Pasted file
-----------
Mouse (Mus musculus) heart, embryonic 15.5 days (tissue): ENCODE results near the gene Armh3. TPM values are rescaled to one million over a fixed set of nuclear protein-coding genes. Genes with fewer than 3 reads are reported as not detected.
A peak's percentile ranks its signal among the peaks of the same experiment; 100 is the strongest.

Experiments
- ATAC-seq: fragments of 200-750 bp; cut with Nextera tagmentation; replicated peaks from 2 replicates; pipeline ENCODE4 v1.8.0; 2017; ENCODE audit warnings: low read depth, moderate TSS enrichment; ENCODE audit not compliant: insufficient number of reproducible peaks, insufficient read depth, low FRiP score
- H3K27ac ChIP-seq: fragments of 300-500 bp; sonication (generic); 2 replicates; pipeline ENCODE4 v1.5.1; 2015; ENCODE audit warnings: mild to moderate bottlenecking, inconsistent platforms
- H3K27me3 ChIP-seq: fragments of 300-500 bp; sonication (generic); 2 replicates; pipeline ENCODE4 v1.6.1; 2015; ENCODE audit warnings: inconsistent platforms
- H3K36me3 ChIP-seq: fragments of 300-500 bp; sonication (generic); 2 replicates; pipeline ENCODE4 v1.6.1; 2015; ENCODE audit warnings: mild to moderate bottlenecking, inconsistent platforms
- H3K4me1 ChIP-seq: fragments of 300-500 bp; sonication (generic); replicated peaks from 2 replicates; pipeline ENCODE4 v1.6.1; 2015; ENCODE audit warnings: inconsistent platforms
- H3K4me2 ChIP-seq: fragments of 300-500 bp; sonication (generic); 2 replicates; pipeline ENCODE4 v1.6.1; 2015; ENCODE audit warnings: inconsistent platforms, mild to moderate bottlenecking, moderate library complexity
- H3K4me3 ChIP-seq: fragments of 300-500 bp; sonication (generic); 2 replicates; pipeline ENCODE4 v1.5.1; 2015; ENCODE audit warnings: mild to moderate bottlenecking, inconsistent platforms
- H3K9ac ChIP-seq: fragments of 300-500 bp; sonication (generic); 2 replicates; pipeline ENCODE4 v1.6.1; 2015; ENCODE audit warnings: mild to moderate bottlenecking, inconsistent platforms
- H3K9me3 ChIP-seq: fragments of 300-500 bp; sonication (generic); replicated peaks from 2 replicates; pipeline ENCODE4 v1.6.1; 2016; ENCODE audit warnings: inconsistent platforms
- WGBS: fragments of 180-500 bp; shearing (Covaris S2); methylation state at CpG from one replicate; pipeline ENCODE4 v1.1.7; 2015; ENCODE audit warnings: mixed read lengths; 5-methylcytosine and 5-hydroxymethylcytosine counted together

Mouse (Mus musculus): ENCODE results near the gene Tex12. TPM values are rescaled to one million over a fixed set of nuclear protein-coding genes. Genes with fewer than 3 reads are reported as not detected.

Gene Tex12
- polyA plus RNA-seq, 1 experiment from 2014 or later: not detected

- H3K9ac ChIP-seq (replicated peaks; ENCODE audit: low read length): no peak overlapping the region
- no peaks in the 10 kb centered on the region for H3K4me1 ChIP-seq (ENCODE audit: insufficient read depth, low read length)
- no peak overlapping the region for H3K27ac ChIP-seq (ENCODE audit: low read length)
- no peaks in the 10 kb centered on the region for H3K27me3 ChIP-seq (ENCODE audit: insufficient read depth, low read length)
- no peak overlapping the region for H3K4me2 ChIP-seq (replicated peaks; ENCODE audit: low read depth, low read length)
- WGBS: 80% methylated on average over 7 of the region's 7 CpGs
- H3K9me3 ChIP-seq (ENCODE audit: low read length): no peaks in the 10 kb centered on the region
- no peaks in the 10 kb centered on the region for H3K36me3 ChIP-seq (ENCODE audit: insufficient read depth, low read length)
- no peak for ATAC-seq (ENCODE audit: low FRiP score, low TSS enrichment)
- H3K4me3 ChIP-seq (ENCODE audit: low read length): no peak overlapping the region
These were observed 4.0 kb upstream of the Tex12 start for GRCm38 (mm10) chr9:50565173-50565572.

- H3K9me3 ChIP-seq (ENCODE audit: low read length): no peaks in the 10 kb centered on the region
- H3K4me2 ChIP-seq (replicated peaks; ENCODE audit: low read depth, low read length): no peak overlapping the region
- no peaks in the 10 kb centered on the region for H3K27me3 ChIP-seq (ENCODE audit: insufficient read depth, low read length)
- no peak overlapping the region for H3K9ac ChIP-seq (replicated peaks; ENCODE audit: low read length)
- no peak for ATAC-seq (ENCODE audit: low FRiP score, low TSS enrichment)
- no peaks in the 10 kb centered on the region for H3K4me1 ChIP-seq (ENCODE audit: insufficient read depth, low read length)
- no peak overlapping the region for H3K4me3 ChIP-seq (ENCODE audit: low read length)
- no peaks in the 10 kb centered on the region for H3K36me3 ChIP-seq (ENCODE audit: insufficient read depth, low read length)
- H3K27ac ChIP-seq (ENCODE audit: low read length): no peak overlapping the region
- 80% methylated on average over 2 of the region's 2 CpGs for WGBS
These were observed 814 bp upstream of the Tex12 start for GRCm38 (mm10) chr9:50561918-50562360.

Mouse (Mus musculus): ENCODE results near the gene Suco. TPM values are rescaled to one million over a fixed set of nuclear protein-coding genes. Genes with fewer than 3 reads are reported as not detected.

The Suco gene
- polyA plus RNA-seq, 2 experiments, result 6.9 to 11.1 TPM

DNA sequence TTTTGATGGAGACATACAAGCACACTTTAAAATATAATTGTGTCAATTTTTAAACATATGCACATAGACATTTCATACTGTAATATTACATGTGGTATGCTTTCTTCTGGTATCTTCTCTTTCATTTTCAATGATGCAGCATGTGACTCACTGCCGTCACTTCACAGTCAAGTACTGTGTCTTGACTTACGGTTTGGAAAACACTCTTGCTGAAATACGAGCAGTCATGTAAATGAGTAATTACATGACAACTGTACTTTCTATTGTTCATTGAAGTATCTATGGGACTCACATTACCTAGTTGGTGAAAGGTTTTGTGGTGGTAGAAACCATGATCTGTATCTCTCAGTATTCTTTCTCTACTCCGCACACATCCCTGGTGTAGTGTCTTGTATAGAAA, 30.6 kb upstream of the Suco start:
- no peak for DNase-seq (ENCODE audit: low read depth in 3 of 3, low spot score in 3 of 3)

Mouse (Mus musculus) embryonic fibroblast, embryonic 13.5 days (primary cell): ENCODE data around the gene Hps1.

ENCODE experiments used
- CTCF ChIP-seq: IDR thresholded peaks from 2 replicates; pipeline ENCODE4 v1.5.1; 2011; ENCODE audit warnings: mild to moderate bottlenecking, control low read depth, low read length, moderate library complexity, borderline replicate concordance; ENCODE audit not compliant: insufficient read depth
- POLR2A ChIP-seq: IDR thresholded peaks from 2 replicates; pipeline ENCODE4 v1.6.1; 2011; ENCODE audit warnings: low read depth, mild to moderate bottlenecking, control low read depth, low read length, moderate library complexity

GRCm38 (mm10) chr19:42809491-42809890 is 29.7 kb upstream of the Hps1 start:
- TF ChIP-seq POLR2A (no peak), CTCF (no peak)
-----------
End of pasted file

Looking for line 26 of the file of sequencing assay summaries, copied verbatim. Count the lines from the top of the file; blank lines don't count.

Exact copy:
- H3K4me3 ChIP-seq (ENCODE audit: low read length): no peak overlapping the region